“Harassing supervision” a symptom of flaws in teacher evaluation, removal policies

iStock_000015653963XSmallA surprising number of principals report using a practice known as “harassing supervision” when they feel that removing teachers through normal channels is too difficult, says a recent article in Phi Delta Kappan focusing on research in the Chicago public schools system.

Principals engage in “harassing supervision” when their goal is to make teachers uncomfortable in the hope that they will voluntarily leave their positions.

Although collective bargaining agreements aren’t as restrictive as principals think, research shows removal rates in major school systems such as San Francisco, Chicago and Atlanta are shockingly low—often less than 1%.

Two other factors contribute to the use of harassing supervision, besides the difficulty of removing teachers, the article says. These are: principal turnover and principals’ lack of training in good hiring and recruitment practices. The authors note that principals cite a shortage of candidates when hiring for some positions as another factor in the practice of “harassing supervision.”

In a study of Chicago principals, 37 of 40 principals interviewed described engaging in harassing supervision, though there was no question in the interview protocol that focused on it. In another study, 75% of the 39 principals interviewed about a new evaluation system in Chicago public schools referred to practices that could be construed as harassing supervision, the report says.

“The lack of an effective, rigorous and fair teacher evaluation system fuels the need and incentive for principals to use harassing supervision,” writes author Sara Ray Stoelinga, the director of planning and program development at the Urban Education Institute in Chicago.

“Principals most often talked about these practices in discussions of the most significant roadblocks to school improvement. The management of teachers—recruitment, hiring, evaluation, professional development, and removal—was often the focus of the roadblocks conversation.

Examples of harassing supervision included reassigning a teacher who had taught 8th grade for many years to teach 1st grade, frequent impromptu classroom observations of targeted teachers, and giving an overweight teacher a classroom that was up 4 flights of stairs.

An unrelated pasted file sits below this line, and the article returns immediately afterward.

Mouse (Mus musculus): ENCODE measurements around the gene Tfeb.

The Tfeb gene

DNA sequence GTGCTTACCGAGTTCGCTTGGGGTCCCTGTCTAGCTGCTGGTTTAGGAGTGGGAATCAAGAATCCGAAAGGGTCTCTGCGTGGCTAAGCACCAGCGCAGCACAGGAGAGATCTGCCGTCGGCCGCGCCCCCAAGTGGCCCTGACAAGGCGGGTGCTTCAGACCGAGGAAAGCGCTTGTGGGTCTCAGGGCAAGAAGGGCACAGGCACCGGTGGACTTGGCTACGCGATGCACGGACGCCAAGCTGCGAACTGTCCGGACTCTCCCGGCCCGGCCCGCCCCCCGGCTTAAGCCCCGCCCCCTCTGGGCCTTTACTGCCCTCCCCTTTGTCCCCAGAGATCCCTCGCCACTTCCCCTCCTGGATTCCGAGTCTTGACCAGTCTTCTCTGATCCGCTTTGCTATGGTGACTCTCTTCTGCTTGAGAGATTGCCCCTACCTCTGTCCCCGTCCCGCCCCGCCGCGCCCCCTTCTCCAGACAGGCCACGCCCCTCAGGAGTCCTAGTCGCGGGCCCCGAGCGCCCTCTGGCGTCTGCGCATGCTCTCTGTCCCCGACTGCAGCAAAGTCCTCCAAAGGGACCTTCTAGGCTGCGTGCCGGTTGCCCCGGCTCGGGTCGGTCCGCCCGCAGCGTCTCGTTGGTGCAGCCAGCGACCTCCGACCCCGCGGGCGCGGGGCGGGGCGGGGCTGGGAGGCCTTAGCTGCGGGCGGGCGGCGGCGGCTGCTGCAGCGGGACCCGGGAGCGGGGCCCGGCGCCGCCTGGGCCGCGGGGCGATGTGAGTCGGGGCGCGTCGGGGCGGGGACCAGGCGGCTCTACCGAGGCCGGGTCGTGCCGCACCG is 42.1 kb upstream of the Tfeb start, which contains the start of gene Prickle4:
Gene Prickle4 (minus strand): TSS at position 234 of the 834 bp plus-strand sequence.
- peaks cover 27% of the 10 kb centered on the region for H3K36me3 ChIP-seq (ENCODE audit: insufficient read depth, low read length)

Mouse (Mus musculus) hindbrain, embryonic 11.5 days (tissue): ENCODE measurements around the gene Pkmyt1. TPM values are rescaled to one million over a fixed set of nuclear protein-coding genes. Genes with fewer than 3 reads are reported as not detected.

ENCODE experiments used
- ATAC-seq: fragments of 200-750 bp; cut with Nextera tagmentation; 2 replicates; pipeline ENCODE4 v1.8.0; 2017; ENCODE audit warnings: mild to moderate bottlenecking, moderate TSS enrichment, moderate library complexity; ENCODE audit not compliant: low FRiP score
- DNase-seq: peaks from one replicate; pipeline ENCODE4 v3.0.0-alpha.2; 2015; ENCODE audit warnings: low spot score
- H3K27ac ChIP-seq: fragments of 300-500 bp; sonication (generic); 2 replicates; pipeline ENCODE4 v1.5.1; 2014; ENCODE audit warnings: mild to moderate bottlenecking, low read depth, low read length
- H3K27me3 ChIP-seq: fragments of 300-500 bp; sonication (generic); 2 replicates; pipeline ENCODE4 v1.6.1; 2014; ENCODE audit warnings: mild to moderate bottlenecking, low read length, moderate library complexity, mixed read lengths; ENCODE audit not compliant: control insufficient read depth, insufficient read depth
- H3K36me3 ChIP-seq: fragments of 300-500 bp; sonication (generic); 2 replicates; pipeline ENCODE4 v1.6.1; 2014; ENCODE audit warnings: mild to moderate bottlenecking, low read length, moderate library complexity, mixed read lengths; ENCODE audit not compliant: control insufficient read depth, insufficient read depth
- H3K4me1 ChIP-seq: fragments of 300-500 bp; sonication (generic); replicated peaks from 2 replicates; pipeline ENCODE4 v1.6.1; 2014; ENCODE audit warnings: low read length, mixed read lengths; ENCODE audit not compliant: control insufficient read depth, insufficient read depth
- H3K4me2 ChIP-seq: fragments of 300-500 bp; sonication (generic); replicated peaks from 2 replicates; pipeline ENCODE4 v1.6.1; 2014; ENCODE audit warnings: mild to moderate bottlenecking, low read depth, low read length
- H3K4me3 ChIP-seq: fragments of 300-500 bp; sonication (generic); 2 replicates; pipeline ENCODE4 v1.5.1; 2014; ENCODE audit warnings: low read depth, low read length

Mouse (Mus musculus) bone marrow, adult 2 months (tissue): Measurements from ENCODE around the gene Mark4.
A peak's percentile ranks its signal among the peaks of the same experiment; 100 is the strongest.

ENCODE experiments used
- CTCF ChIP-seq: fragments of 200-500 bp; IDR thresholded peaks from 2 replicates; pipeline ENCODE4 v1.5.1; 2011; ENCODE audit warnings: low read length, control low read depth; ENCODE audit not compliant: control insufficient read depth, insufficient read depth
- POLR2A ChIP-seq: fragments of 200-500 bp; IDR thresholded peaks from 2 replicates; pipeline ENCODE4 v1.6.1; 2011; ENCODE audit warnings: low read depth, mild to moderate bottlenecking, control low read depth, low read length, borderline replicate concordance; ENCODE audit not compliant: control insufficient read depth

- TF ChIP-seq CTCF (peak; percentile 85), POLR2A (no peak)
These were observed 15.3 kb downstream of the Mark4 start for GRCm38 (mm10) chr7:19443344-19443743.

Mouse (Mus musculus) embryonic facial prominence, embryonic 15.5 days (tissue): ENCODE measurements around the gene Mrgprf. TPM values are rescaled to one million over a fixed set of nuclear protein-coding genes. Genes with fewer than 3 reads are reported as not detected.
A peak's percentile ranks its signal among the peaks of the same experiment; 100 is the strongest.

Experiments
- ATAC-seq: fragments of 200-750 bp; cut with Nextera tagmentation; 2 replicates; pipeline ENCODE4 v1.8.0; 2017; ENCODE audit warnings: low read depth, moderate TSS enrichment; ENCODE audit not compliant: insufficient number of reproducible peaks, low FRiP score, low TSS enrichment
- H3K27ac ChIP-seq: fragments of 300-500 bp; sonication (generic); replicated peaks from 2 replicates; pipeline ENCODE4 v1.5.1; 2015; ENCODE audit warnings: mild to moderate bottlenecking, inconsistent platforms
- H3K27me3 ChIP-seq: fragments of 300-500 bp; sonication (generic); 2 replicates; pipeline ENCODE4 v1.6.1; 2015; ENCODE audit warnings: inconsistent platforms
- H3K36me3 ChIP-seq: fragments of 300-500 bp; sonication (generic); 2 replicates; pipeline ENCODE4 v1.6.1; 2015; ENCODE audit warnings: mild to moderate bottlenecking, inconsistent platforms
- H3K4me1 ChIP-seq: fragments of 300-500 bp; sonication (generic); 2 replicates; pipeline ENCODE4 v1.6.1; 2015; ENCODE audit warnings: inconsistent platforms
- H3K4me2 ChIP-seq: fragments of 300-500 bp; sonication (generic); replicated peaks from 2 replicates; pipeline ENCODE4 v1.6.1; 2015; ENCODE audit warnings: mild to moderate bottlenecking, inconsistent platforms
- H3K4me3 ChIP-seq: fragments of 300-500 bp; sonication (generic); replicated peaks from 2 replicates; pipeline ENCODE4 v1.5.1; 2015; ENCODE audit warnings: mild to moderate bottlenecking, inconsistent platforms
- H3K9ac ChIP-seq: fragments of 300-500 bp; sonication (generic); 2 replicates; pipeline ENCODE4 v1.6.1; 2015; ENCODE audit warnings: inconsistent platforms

Evaluation systems often fail to identify or facilitate the removal of low-performing teachers, the article says.

A recent report on Chicago Public Schools found that 93% of teachers were rated excellent or superior on the teacher evaluation system. Teachers were rarely rated as satisfactory (7%) or unsatisfactory (0.3%). The complex procedures for lowering a scoring in evaluation systems make it extremely difficult for principals to accurately rate teachers, the report says.

With high principal turnover in many schools, principals often find themselves managing teachers they didn’t hire.

One principal told an interviewer that it took 20 years on the job for her to reach the point where she was working only with teachers she had hired. Another principal expressed a more disheartening realization to the interviewer: “My first year as principal, I thought only three of my teachers [out of 25] deserved an Excellent or Superior rating. But all of them except for one had at least an Excellent. I was trapped at that point.”

Another interviewed principal said: “I have three teachers I am pushing out right now. All three were rated Excellent in the last evaluation cycle, so now I have to get creative.”

Even when they are willing to work with unsatisfactory teachers, principals often don’t know how to develop effective professional development. They feel their principal training is inadequate for getting under-performing teachers on track.

“There should be some relationship between what I write on an evaluation of a teacher and the professional development we are providing here, and there just isn’t,” said one principal.

Most principals don’t feel good about engaging in harassing supervision, but justify it by saying that their students and schools are a higher priority than sparing a teacher’s feelings. In this era of accountability, they often feel their own jobs are on the line.

“We need to find some sanity and I do mean sanity,” one principal said. “When you have a system where you are doing crazy things like messing with teacher room assignments and praying someone will leave.”

“Pressuring Teachers to Leave Honest Talk About How Principals Use Harassing Supervision,” by Sara Ray Stoelinga, Phi Delta Kappan, Volume 92, Number 4, pp. 57-61. 

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